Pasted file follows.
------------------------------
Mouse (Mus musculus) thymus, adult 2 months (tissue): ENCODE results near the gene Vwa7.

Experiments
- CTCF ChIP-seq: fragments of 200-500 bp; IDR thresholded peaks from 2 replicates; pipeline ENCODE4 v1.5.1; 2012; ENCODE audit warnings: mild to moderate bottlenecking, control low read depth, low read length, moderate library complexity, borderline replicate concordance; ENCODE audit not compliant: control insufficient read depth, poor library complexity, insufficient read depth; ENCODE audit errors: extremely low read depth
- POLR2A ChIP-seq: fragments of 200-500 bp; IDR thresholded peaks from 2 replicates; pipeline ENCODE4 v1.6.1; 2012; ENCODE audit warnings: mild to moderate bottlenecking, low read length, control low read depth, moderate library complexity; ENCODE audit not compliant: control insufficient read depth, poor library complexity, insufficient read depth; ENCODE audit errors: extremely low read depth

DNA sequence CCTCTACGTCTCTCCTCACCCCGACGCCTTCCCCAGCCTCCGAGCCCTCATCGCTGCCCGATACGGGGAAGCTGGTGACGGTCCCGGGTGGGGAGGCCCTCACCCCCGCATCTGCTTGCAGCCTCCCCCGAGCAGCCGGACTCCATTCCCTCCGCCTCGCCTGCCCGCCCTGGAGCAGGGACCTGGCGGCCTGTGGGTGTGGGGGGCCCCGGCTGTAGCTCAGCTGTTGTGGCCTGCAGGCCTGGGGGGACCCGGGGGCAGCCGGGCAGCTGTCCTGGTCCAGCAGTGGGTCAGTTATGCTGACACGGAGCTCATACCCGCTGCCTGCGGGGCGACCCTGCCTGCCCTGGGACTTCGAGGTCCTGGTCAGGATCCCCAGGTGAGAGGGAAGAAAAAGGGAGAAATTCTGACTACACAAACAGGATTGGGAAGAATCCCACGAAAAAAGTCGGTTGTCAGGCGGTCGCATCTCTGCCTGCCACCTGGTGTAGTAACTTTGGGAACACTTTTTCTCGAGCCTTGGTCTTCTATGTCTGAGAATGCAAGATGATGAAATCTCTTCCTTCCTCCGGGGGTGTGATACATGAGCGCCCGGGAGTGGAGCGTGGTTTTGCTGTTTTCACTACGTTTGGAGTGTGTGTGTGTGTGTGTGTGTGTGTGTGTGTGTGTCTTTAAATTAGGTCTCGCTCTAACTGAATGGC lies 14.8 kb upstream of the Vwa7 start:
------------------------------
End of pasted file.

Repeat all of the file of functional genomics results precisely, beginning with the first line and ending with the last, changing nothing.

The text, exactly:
Mouse (Mus musculus) thymus, adult 2 months (tissue): ENCODE results near the gene Vwa7.

Experiments
- CTCF ChIP-seq: fragments of 200-500 bp; IDR thresholded peaks from 2 replicates; pipeline ENCODE4 v1.5.1; 2012; ENCODE audit warnings: mild to moderate bottlenecking, control low read depth, low read length, moderate library complexity, borderline replicate concordance; ENCODE audit not compliant: control insufficient read depth, poor library complexity, insufficient read depth; ENCODE audit errors: extremely low read depth
- POLR2A ChIP-seq: fragments of 200-500 bp; IDR thresholded peaks from 2 replicates; pipeline ENCODE4 v1.6.1; 2012; ENCODE audit warnings: mild to moderate bottlenecking, low read length, control low read depth, moderate library complexity; ENCODE audit not compliant: control insufficient read depth, poor library complexity, insufficient read depth; ENCODE audit errors: extremely low read depth

DNA sequence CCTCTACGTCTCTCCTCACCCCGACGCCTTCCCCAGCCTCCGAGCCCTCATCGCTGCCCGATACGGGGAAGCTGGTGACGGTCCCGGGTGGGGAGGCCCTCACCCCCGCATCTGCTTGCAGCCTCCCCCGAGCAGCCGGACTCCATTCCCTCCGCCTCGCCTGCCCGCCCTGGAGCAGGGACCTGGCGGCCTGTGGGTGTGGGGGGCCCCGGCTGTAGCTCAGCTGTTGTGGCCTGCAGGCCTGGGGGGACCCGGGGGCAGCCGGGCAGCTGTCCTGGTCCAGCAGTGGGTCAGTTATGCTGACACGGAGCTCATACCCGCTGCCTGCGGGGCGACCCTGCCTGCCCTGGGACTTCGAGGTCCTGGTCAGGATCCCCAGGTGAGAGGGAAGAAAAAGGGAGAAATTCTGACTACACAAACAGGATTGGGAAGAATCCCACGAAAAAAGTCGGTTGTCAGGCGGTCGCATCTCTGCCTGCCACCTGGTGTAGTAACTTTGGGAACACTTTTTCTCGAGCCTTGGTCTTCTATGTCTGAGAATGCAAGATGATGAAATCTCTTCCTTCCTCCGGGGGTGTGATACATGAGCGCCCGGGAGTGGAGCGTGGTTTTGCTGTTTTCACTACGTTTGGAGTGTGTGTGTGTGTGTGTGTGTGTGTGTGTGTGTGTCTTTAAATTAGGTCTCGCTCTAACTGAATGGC lies 14.8 kb upstream of the Vwa7 start: